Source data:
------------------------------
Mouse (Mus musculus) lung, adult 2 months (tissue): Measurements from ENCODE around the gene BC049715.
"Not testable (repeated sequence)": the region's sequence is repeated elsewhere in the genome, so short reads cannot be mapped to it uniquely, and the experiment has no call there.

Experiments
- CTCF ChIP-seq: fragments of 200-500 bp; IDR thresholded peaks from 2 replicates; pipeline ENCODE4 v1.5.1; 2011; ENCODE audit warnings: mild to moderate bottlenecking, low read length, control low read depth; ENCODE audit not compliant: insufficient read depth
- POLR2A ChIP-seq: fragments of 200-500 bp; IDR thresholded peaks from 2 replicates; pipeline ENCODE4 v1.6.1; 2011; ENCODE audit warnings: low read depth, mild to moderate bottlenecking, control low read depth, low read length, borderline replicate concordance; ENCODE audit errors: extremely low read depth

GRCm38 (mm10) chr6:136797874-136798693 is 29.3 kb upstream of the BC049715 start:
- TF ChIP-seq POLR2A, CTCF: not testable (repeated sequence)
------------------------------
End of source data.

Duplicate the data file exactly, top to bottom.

Mouse (Mus musculus) lung, adult 2 months (tissue): Measurements from ENCODE around the gene BC049715.
"Not testable (repeated sequence)": the region's sequence is repeated elsewhere in the genome, so short reads cannot be mapped to it uniquely, and the experiment has no call there.

Experiments
- CTCF ChIP-seq: fragments of 200-500 bp; IDR thresholded peaks from 2 replicates; pipeline ENCODE4 v1.5.1; 2011; ENCODE audit warnings: mild to moderate bottlenecking, low read length, control low read depth; ENCODE audit not compliant: insufficient read depth
- POLR2A ChIP-seq: fragments of 200-500 bp; IDR thresholded peaks from 2 replicates; pipeline ENCODE4 v1.6.1; 2011; ENCODE audit warnings: low read depth, mild to moderate bottlenecking, control low read depth, low read length, borderline replicate concordance; ENCODE audit errors: extremely low read depth

GRCm38 (mm10) chr6:136797874-136798693 is 29.3 kb upstream of the BC049715 start:
- TF ChIP-seq POLR2A, CTCF: not testable (repeated sequence)